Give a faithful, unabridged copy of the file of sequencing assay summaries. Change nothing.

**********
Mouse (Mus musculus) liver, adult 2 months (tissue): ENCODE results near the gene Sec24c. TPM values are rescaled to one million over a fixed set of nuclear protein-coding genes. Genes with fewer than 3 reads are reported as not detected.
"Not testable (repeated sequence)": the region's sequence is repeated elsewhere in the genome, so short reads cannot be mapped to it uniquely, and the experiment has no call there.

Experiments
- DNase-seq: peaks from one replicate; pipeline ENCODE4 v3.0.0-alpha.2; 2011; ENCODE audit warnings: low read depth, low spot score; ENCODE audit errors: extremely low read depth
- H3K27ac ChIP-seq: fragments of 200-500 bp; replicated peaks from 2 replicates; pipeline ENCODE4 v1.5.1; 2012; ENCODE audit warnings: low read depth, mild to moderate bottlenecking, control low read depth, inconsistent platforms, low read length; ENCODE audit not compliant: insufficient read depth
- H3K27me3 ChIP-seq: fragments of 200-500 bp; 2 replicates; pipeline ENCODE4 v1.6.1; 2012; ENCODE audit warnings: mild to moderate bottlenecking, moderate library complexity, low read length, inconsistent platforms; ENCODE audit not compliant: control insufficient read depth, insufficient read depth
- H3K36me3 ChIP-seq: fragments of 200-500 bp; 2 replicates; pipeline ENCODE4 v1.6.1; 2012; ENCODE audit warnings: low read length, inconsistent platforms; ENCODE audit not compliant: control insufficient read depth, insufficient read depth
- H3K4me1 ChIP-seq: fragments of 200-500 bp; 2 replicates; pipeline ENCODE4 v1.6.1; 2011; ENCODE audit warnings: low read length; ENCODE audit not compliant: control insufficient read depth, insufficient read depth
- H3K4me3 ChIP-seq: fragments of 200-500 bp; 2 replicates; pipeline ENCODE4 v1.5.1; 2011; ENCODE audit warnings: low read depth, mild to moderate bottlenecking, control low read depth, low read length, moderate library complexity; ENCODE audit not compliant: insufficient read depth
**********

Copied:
Mouse (Mus musculus) liver, adult 2 months (tissue): ENCODE results near the gene Sec24c. TPM values are rescaled to one million over a fixed set of nuclear protein-coding genes. Genes with fewer than 3 reads are reported as not detected.
"Not testable (repeated sequence)": the region's sequence is repeated elsewhere in the genome, so short reads cannot be mapped to it uniquely, and the experiment has no call there.

Experiments
- DNase-seq: peaks from one replicate; pipeline ENCODE4 v3.0.0-alpha.2; 2011; ENCODE audit warnings: low read depth, low spot score; ENCODE audit errors: extremely low read depth
- H3K27ac ChIP-seq: fragments of 200-500 bp; replicated peaks from 2 replicates; pipeline ENCODE4 v1.5.1; 2012; ENCODE audit warnings: low read depth, mild to moderate bottlenecking, control low read depth, inconsistent platforms, low read length; ENCODE audit not compliant: insufficient read depth
- H3K27me3 ChIP-seq: fragments of 200-500 bp; 2 replicates; pipeline ENCODE4 v1.6.1; 2012; ENCODE audit warnings: mild to moderate bottlenecking, moderate library complexity, low read length, inconsistent platforms; ENCODE audit not compliant: control insufficient read depth, insufficient read depth
- H3K36me3 ChIP-seq: fragments of 200-500 bp; 2 replicates; pipeline ENCODE4 v1.6.1; 2012; ENCODE audit warnings: low read length, inconsistent platforms; ENCODE audit not compliant: control insufficient read depth, insufficient read depth
- H3K4me1 ChIP-seq: fragments of 200-500 bp; 2 replicates; pipeline ENCODE4 v1.6.1; 2011; ENCODE audit warnings: low read length; ENCODE audit not compliant: control insufficient read depth, insufficient read depth
- H3K4me3 ChIP-seq: fragments of 200-500 bp; 2 replicates; pipeline ENCODE4 v1.5.1; 2011; ENCODE audit warnings: low read depth, mild to moderate bottlenecking, control low read depth, low read length, moderate library complexity; ENCODE audit not compliant: insufficient read depth